Community Llife in Pueblo.

Persona is perhaps the primary affordance of MUD-based systems: a sense of self-constructed identity for participants. A player is represented in the virtual world by a player object, various attributes of which can be customized. Because other people know you through the descriptions you present in the virtual world, you have strong influence on how others perceive you ... what you want to project is not diluted by your gender, how you look, the color of your skin, your age, your handicaps etc. Separate mechanisms are provided to allow players to describe themselves as they are in the real world.

The notion of place is strongly supported in Pueblo, as in other MUDs. Pueblo is thought of as a small town (with its own main street, theater etc.), nestled between the Pueblan mountains and a lagoon. Structurally, students are linked to their classroom, and classrooms to their teacher. A virtual Longview linking together the classrooms is under construction. Places can be used to organize activities. The ambiance and tools in each place encourage different kinds of activities. For example, brainstorming is especially easy in a brainstorming room because these rooms have tools to record and organize ideas.

The notion of property is enabled by objects are permanent, potentially sharable, and belong to participants. Others in the community cannot change or remove the places you've added or the things you've made. This provides local control and a source of public recognition for your creations. Crucially no distinction is made between adults and children on this dimension --- children can program objects, and own them in exactly the same ways as adults do. Teachers own their classrooms and have the ability to change ownership of objects owned by their students to support collaborative projects.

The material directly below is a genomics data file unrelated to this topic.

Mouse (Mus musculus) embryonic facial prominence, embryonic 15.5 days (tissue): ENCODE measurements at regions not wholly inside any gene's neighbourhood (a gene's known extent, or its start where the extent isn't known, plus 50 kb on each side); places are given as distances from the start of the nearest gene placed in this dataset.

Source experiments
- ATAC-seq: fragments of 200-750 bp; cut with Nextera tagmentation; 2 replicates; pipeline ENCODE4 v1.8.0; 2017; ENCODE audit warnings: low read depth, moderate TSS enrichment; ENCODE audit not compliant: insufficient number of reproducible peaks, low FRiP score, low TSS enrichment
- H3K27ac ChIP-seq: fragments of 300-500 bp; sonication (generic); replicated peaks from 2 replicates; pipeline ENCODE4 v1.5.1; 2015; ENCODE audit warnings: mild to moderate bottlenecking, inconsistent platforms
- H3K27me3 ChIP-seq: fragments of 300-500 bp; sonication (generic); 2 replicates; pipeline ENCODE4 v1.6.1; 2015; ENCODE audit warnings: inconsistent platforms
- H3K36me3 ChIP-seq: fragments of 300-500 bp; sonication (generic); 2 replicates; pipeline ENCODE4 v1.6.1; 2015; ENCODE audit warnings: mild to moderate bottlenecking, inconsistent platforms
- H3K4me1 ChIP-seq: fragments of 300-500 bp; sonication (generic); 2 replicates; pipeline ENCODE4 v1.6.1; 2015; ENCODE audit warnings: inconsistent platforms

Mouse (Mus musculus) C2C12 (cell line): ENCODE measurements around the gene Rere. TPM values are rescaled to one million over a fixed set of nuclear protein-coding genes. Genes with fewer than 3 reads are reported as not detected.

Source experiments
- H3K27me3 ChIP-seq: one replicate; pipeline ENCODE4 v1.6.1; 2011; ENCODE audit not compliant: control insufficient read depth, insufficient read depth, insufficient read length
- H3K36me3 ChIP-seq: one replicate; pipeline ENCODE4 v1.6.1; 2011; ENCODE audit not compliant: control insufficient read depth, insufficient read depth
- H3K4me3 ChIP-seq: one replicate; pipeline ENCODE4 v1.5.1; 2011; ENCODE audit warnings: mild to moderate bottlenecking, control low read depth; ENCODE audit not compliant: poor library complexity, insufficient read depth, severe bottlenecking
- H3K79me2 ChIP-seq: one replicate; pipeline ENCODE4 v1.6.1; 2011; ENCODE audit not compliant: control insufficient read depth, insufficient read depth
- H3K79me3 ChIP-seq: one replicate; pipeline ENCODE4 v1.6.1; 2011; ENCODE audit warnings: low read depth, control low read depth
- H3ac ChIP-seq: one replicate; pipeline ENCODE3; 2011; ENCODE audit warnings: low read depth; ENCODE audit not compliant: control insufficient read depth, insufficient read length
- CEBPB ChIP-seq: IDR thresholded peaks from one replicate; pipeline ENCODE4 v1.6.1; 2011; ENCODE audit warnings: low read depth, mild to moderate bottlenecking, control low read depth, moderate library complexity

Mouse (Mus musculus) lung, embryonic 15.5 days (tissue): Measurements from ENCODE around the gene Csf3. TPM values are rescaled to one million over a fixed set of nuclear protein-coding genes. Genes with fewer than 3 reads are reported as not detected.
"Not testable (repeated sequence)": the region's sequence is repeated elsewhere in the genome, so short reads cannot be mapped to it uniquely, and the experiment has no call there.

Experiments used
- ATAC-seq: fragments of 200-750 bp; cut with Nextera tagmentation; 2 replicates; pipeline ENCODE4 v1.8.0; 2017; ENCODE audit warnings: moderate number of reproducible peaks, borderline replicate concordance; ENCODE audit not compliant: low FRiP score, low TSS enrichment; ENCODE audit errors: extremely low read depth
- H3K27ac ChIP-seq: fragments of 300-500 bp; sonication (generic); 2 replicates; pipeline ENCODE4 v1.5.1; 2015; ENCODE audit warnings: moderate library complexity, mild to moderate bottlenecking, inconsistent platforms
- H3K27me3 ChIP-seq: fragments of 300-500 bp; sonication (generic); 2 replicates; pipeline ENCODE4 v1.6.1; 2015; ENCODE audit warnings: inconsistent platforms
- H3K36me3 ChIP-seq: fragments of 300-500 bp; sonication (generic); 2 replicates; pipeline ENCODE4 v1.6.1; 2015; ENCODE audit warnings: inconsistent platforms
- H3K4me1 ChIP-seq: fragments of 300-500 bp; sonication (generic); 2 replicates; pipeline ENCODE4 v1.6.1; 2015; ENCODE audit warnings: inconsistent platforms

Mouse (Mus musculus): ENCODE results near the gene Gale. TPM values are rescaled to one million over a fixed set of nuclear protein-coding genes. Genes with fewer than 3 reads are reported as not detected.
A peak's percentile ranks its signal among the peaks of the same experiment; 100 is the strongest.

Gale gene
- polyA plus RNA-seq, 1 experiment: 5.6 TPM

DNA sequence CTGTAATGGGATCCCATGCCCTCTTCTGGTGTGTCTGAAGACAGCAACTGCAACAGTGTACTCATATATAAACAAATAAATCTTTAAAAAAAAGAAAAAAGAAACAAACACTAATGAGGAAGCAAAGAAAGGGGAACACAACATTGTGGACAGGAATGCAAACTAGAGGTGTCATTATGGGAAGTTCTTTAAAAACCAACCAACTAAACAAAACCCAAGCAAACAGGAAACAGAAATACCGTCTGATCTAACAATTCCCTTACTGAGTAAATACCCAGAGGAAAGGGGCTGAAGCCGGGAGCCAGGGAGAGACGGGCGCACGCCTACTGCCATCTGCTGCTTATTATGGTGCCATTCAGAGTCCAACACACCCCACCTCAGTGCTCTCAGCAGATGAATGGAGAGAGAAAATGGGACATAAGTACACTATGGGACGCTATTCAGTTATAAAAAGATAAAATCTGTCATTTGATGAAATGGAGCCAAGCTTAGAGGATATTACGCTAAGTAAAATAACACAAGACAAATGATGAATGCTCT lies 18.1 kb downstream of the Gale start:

Power, in most MUDs, rests in the hands of ``wizards'' who have access to special computational capabilities (e.g., to expel participants from the space, or change their passwords). Traditionally wizards are hackers. In Pueblo, power rests in the hands of the teachers and the core group, rather than in the hands of hackers who hold the technical expertise.

Places support the perception of co-presence and social interaction. If you're in the same place with other people, you are presented with their description, you can hear what they say, see their gestures, and watch them interact with each other and the objects in that place. Communication with people who are not in the same location is also supported with mechanisms parallel to telephones and CB radios. Groups of people sometimes create private communication channels to converse with each other. Teachers and the students in a classroom are on their own channel.


We turn next to make observations of actual life in Pueblo. These observations are from participants in the community who have vested interests in the success of the project. They are not grounded in ethnographic processes and not intended to be objective, analytical accounts of the project. Instead, this are descriptions of what we have experienced within this community organized around dimensions that we feel are important.

These stories emerge as legends in the community --- legends used by the community that build support for the continuation of the project and stories that raise awareness of areas for research. Often these stories are about projects students have developed that have stretched their thinking, students whose behavior has changed in profound ways, or faraway mentors who devote extraordinary resources to their on-line student friends. To the extent possible, we have organized these stories around themes of persona, place, property, and social interactions enabled by participation in a inter-generational community.